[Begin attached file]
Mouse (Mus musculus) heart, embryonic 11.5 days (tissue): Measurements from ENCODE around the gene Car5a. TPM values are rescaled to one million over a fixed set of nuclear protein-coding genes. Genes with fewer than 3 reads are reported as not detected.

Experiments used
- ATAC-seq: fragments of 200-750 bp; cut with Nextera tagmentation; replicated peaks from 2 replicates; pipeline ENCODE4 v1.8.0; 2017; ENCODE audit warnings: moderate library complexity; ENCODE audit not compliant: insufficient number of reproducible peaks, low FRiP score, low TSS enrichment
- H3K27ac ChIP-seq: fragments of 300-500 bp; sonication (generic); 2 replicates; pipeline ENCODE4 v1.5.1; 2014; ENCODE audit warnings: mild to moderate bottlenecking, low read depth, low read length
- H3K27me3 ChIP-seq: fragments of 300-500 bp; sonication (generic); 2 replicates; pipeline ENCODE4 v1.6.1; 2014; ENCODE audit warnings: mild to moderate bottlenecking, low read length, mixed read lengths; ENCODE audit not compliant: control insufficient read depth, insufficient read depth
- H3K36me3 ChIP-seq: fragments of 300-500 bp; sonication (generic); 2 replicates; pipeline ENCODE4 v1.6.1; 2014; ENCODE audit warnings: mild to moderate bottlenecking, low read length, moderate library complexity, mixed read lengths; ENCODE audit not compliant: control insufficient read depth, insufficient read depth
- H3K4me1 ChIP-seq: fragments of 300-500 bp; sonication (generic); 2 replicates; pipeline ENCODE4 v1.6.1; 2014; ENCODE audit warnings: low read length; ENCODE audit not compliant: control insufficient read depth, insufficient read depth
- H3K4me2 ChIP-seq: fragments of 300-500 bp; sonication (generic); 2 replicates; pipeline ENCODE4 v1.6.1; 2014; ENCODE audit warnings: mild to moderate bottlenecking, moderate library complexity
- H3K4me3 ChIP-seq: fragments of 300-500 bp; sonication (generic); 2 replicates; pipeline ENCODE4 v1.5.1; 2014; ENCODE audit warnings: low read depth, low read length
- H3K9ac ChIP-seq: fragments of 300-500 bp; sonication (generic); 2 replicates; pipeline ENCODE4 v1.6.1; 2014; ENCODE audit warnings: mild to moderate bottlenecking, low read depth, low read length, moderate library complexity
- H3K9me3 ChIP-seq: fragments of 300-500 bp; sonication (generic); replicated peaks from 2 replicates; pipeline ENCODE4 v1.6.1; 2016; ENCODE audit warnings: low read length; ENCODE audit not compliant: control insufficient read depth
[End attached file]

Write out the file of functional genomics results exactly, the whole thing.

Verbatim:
Mouse (Mus musculus) heart, embryonic 11.5 days (tissue): Measurements from ENCODE around the gene Car5a. TPM values are rescaled to one million over a fixed set of nuclear protein-coding genes. Genes with fewer than 3 reads are reported as not detected.

Experiments used
- ATAC-seq: fragments of 200-750 bp; cut with Nextera tagmentation; replicated peaks from 2 replicates; pipeline ENCODE4 v1.8.0; 2017; ENCODE audit warnings: moderate library complexity; ENCODE audit not compliant: insufficient number of reproducible peaks, low FRiP score, low TSS enrichment
- H3K27ac ChIP-seq: fragments of 300-500 bp; sonication (generic); 2 replicates; pipeline ENCODE4 v1.5.1; 2014; ENCODE audit warnings: mild to moderate bottlenecking, low read depth, low read length
- H3K27me3 ChIP-seq: fragments of 300-500 bp; sonication (generic); 2 replicates; pipeline ENCODE4 v1.6.1; 2014; ENCODE audit warnings: mild to moderate bottlenecking, low read length, mixed read lengths; ENCODE audit not compliant: control insufficient read depth, insufficient read depth
- H3K36me3 ChIP-seq: fragments of 300-500 bp; sonication (generic); 2 replicates; pipeline ENCODE4 v1.6.1; 2014; ENCODE audit warnings: mild to moderate bottlenecking, low read length, moderate library complexity, mixed read lengths; ENCODE audit not compliant: control insufficient read depth, insufficient read depth
- H3K4me1 ChIP-seq: fragments of 300-500 bp; sonication (generic); 2 replicates; pipeline ENCODE4 v1.6.1; 2014; ENCODE audit warnings: low read length; ENCODE audit not compliant: control insufficient read depth, insufficient read depth
- H3K4me2 ChIP-seq: fragments of 300-500 bp; sonication (generic); 2 replicates; pipeline ENCODE4 v1.6.1; 2014; ENCODE audit warnings: mild to moderate bottlenecking, moderate library complexity
- H3K4me3 ChIP-seq: fragments of 300-500 bp; sonication (generic); 2 replicates; pipeline ENCODE4 v1.5.1; 2014; ENCODE audit warnings: low read depth, low read length
- H3K9ac ChIP-seq: fragments of 300-500 bp; sonication (generic); 2 replicates; pipeline ENCODE4 v1.6.1; 2014; ENCODE audit warnings: mild to moderate bottlenecking, low read depth, low read length, moderate library complexity
- H3K9me3 ChIP-seq: fragments of 300-500 bp; sonication (generic); replicated peaks from 2 replicates; pipeline ENCODE4 v1.6.1; 2016; ENCODE audit warnings: low read length; ENCODE audit not compliant: control insufficient read depth